The ongoing U.S. economic recovery and continued tight lending conditions make it important to evaluate the credit risk in various relationships. A financial institution’s first defense against excessive credit risk is the initial credit-granting process, which includes sound underwriting, an efficient and balanced approval process and a competent lending staff.
Three Ps of Credit Analysis
These concepts are summarized in the three Ps of credit analysis: policy, process and people. Policy (or procedure) refers to a particular way in which something is completed.
Loan policies provide a framework for the institution’s lending activities. They set the standards for portfolio composition, individual credit decisions, fair lending and compliance management. Generally they will be supplemented by more granular underwriting standards, guidelines and procedures.
For financial institutions, loan processes assign accountability and establish the responsibilities of people involved. For example, a process will identify who is authorized to approve a covenant violation or who arbitrates risk rating differences.
People, of course, refers to the individuals executing the process, including their appropriate recruitment, training, available tools and ongoing management.
Within each of these Ps, it is critical for a financial institution to adequately address and uphold credit standards. The three Ps outline the lending function at an institution and must be filled in with prudent, risk-mitigating standards.
The Five Cs of Credit
Credit analysis standards should start with properly examining the ability of a potential borrower to repay a loan. The objective is to determine whether the borrower has the ability and willingness to meet its financial obligations as they come due.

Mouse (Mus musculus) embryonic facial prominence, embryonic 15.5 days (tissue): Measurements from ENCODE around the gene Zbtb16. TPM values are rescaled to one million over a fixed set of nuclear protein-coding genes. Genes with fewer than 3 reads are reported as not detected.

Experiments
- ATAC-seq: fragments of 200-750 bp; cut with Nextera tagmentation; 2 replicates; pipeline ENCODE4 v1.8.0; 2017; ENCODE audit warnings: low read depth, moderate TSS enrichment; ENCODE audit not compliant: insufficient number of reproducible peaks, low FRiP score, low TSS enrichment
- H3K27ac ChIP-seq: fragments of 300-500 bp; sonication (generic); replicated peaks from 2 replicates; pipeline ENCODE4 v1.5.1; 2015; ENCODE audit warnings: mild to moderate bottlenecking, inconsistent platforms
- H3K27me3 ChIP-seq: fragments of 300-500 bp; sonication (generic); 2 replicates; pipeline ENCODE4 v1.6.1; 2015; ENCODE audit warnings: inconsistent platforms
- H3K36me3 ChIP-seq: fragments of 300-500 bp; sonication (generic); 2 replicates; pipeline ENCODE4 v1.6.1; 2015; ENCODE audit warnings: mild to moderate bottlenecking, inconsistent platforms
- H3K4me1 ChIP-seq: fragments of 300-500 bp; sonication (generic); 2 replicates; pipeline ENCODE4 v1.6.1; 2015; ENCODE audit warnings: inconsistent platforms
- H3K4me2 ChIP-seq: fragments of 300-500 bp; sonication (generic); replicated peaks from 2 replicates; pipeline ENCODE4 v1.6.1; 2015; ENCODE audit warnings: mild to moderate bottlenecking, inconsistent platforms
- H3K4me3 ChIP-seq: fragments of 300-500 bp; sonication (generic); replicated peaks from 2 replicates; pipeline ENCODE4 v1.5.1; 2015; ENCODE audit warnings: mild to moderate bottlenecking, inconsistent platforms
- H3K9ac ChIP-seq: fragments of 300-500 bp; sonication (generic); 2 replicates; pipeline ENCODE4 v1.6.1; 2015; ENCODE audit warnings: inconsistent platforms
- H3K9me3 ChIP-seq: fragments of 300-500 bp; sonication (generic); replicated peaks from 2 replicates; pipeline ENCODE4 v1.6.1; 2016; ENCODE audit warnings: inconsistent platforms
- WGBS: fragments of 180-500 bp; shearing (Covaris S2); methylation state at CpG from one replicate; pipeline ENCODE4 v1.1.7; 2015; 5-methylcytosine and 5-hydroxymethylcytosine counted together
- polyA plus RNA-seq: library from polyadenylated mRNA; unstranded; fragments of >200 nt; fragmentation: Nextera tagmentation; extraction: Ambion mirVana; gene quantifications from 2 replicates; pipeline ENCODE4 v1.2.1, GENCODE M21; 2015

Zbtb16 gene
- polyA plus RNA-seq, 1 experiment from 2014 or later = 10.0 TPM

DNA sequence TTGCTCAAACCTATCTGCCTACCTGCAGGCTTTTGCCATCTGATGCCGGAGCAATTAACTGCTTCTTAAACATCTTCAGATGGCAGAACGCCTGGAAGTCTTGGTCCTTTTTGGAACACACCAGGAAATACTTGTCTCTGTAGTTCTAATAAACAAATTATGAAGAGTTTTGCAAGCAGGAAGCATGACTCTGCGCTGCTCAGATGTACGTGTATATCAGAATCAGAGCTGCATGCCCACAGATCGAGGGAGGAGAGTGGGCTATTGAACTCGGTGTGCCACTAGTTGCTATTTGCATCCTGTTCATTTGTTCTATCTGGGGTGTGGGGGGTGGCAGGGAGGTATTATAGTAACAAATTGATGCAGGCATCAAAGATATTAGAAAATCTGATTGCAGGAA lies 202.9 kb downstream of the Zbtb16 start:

Effective loan portfolio management begins with oversight of risk in individual loans, at both origination and review, and the quality of individual loans can be assessed using the five Cs of credit.
1. Capacity: This factor measures a borrower’s ability to repay a loan by comparing income to recurring debts. Analysts should principally be asking, “Can the borrower generate adequate cash to repay the loan?”
2. Capital: With this factor, the analyst tries to assess the net worth or equity of a business. Is the borrower adequately capitalized (within industry standards) to withstand unexpected loss?
3. Conditions: The three Ps should also incorporate an analysis of conditions, which characterize the economic, industry and market environment. These conditions can and will change. When they do, is the borrower flexible enough to adapt?
4. Collateral: Credit analysis should also include a close look at collateral, estimating the collateral available to secure the debt. The primary consideration is will there be an alternative source of repayment if the primary source fails.
5. Character: Finally, a complete risk assessment will also review the personal integrity or character of business owners and guarantors. This will help analysts gauge if the borrower’s management would be willing to repay the loan — and would management attempt to do so under adverse conditions?
Chuck Nwokocha is a senior risk management consultant at Sageworks, Raleigh, N.C. (www.sageworks.com)
Copyright (c) November 2013 by BankNews Media